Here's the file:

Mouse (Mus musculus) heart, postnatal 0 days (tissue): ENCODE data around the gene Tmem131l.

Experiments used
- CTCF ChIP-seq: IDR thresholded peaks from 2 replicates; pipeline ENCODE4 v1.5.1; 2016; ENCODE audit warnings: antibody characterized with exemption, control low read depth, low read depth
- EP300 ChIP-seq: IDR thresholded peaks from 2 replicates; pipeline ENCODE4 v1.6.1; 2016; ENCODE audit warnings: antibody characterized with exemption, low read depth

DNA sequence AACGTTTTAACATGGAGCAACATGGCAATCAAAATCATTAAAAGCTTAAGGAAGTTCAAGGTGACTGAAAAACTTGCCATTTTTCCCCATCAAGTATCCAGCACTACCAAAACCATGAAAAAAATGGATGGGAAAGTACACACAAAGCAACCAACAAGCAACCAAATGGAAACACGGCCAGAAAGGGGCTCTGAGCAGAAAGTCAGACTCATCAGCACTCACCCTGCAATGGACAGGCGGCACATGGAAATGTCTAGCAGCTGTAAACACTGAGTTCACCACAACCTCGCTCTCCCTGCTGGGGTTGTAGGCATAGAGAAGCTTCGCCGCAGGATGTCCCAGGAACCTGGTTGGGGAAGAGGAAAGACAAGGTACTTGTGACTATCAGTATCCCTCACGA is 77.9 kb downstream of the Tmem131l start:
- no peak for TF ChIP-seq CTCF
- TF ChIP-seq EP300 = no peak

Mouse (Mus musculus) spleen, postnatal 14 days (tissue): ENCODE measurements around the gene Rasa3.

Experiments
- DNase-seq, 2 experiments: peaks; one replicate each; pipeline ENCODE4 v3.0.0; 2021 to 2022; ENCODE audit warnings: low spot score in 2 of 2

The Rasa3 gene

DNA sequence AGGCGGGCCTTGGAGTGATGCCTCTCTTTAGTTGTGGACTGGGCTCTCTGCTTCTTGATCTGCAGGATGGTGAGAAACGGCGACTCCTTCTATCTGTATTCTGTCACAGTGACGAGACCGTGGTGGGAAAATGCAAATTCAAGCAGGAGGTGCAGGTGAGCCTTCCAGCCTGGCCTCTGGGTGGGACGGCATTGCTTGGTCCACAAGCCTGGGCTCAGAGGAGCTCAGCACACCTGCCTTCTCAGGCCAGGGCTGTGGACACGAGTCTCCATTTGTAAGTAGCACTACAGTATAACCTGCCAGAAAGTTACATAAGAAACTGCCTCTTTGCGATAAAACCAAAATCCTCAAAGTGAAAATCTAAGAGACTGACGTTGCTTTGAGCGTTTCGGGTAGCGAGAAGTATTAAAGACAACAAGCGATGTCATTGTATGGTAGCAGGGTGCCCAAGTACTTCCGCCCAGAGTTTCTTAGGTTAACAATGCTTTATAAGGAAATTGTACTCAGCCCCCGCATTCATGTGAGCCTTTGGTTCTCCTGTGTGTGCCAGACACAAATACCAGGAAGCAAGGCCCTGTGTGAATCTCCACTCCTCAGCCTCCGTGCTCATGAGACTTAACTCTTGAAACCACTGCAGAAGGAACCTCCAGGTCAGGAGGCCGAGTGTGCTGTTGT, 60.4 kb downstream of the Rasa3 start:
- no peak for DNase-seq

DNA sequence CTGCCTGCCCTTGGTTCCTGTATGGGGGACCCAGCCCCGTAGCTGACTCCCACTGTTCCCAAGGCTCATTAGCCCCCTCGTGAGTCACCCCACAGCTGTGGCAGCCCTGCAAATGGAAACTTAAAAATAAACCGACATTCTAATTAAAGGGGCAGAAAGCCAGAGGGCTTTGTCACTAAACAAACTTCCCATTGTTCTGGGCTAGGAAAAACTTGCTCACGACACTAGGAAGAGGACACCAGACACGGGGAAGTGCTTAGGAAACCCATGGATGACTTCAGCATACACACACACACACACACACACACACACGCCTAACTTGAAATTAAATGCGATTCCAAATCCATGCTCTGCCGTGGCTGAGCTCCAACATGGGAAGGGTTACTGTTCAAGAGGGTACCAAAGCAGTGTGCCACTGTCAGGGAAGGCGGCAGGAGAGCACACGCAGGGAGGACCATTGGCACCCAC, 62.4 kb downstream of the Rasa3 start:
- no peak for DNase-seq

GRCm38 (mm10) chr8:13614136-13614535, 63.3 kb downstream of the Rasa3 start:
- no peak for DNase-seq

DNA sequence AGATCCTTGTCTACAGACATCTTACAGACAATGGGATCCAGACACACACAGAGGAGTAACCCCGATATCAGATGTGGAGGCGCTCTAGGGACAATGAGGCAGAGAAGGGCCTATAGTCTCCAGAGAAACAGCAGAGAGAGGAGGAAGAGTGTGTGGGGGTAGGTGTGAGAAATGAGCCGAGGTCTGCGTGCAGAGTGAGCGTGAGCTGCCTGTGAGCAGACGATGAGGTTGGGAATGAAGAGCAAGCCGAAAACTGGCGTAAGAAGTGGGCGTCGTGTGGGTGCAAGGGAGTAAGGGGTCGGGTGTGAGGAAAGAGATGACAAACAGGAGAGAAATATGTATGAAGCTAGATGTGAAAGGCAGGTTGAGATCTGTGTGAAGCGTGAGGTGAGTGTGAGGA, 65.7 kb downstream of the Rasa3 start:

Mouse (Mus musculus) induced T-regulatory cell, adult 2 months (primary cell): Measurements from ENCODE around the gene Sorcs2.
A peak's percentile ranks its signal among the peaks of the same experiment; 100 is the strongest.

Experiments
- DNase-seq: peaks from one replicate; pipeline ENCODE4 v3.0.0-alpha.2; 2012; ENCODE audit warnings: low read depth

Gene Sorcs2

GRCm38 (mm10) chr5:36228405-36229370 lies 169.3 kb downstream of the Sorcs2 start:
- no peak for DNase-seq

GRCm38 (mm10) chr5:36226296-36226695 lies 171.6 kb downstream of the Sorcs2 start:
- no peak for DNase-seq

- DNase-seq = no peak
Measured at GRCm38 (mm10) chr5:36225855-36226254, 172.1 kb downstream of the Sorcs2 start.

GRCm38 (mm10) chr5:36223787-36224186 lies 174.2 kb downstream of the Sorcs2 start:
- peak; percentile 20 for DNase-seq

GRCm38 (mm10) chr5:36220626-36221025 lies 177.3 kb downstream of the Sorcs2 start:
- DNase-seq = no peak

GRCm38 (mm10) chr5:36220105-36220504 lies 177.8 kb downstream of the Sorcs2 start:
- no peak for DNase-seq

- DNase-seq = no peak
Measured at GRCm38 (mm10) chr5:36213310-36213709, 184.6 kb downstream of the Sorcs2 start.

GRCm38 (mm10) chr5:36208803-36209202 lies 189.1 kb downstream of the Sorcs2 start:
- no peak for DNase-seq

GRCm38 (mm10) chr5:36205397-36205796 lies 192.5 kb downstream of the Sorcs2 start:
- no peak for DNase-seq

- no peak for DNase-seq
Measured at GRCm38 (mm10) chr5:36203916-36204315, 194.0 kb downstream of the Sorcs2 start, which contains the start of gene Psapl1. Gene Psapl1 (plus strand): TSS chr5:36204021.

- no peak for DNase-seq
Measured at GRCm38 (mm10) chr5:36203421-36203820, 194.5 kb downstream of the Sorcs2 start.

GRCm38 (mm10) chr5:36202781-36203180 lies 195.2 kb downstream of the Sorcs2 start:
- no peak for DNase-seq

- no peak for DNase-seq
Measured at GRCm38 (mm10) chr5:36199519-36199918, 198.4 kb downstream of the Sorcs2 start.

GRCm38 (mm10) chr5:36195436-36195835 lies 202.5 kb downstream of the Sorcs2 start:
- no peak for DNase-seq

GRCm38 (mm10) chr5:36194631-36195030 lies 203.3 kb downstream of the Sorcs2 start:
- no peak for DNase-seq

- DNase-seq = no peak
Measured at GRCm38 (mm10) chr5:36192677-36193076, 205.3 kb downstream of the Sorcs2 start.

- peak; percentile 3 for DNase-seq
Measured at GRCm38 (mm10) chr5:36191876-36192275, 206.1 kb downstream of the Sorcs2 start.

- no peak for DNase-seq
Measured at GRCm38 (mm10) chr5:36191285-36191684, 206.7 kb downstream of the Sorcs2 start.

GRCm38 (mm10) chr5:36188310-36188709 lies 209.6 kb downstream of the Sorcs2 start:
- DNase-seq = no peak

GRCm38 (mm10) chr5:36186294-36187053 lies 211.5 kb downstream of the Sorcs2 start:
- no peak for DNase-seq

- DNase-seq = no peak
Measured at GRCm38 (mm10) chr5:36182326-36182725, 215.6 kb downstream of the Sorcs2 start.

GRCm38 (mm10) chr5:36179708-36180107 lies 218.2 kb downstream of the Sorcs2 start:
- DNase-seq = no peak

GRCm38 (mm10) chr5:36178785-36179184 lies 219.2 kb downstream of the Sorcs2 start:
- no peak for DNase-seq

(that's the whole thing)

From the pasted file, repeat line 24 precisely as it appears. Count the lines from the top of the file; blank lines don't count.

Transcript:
GRCm38 (mm10) chr5:36228405-36229370 lies 169.3 kb downstream of the Sorcs2 start: